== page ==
MEMBERS of the Northeastern College Alumni Association (NECAA) gathered recently for an informal luncheon at the Cumana Village, Toco, at the home of first vice-president Mumin Abdulwudad.
The luncheon, which celebrated the work of members in reviving the association, was attended by at least 25 alumni and their friends.
With the exception of president Mervyn Richardson and assistant secretary Bernadine Carter, both of whom had previous engagements, all of the NECAA’s executive members attended the event
The sumptuous menu consisted of stewed, locally-grown pigeon peas, callalloo, baked snapper, baked chicken, breadfruit oil down, seasoned sautéed cassava and dasheen, macaroni pie, vegetarian lasagne and tossed salad.
As an added treat, Oliver Roopsingh (second vice-president); Gewan Durga (treasurer); Dale Scobie (PRO); alumni-cum NEC teacher Francis De Verteuil and Victoria Pritchard, a retired school principal (Cumana SDA) took turns churning the pale of soursop and coconut ice cream.
In recapping the journey to the re-establishment of the NECAA, Abdulwudad urged the younger alumni present to mobilise their colleagues with a view to ensuring the association’s continuity.
He also lamented what he considered to be the association’s failed bid to fill the new executive with younger, more energetic alumni.
Richardson, a retired deputy commissioner of police, was elected NECAA president in March, replacing attorney Dale Scobie, who had served in an interim capacity after the idea to revive the NECAA first came to the fore roughly two years ago.
Richardson now leads a team of eight executive members charged with the mandate to chart the course of the association over the next two years. Its work includes addressing some of the institution’s social, educational and infrastructural challenges.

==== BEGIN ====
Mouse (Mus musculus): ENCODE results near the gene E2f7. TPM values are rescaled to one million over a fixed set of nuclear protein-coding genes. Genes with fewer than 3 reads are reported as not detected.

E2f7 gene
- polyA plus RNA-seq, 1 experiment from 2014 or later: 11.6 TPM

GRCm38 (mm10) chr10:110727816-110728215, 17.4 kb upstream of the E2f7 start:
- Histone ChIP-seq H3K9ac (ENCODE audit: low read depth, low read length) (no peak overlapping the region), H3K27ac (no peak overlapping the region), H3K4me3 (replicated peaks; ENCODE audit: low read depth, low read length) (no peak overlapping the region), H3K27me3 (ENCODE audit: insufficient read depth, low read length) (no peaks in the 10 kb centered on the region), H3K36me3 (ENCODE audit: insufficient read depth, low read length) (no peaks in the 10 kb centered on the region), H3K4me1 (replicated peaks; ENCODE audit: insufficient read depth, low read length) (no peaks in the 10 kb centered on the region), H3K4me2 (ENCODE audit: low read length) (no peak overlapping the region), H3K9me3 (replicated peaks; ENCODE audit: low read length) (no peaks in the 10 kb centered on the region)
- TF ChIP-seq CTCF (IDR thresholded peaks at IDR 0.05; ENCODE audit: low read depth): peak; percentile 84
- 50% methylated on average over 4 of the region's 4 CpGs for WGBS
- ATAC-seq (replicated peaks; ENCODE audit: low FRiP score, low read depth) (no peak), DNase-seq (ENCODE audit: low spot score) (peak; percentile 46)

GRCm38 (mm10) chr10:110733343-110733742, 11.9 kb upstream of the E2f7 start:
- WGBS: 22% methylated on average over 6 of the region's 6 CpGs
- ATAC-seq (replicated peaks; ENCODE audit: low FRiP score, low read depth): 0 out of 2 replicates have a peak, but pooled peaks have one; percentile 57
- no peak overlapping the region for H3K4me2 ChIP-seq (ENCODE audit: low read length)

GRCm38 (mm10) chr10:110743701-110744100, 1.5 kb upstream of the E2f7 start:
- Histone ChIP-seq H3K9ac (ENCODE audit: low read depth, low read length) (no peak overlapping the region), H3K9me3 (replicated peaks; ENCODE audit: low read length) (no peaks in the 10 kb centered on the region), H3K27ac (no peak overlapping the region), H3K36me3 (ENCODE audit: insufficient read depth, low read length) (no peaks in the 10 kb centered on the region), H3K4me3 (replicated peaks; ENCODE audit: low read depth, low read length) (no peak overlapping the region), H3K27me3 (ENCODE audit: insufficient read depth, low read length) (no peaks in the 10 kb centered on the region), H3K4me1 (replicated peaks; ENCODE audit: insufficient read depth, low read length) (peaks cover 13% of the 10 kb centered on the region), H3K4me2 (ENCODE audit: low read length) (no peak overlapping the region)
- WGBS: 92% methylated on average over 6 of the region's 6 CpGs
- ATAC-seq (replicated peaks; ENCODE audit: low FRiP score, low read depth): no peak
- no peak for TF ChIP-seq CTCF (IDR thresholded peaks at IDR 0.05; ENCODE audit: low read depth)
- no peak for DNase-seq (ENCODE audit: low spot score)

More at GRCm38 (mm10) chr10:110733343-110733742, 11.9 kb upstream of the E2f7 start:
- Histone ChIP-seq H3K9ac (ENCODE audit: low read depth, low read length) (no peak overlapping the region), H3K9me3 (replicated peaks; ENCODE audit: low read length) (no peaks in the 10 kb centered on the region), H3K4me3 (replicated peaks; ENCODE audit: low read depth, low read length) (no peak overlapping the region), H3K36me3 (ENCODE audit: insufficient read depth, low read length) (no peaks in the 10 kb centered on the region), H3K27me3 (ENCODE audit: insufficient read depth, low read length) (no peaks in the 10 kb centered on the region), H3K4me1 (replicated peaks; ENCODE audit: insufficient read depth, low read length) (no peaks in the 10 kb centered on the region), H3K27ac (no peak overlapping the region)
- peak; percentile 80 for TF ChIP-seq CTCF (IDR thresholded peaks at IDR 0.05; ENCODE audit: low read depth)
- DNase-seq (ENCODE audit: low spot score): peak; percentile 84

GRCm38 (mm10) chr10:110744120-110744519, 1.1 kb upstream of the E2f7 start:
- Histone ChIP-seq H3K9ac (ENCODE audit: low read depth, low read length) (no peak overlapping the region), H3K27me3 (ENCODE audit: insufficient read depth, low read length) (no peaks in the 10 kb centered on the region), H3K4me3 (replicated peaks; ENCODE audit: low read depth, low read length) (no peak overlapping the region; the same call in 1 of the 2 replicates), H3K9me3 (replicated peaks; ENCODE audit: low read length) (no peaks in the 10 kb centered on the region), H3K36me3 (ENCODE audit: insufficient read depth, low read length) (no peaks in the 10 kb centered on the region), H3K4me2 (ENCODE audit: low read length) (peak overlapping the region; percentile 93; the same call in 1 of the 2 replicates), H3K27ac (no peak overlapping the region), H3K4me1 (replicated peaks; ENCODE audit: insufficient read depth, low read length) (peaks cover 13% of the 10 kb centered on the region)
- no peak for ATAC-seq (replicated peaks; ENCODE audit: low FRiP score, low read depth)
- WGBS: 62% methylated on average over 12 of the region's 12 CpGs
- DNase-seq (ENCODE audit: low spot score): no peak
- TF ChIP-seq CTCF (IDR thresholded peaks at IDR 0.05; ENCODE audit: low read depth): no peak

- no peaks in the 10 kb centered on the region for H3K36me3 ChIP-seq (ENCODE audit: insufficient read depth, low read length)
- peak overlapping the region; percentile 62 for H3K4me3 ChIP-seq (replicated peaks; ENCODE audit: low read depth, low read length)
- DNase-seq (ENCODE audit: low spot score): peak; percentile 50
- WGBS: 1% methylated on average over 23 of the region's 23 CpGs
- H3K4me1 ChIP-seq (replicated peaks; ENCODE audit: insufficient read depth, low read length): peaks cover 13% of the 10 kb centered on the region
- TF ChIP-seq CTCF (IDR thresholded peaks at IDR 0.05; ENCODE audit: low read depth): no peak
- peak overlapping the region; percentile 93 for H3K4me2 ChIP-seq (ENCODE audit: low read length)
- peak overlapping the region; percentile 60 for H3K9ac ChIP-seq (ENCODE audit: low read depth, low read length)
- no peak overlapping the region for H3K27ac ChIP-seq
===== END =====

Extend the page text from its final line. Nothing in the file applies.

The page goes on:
In his acceptance speech in March, Richardson had urged alumni to “get on board” in assisting the executive with its work.
On that occasion, outgoing interim president Scobie said one of the major challenges confronting the association has been to attract a large cross-section of the student body, spanning the college’s five decades.
However, he said the NECAA’s theme, Stronger Together, was symbolic of the strides made within the association since 2016.
Scobie urged the executive to embrace the challenge.
At the luncheon, Abdulwudad shared his vision of a National Alumni Sports Day in Toco, incorporating groups of past students from secondary schools throughout the country.
This, he felt, would be a way to build interest and camaraderie. Scobie said alumni must first recognise there is strength in numbers.
“Northeasterners everywhere must be urged to sense and celebrate our bond. We must network and pool our human resources, our influence, our pride, our time and our prayers. These must flow as we work together to regain and surpass our earlier days of glory,” he said.
“This scattered group of people who attended Northeastern College must transform itself into a united group of self-conscious alumni, working together in concert with the current administration of NEC for the improvement of our alma mater.”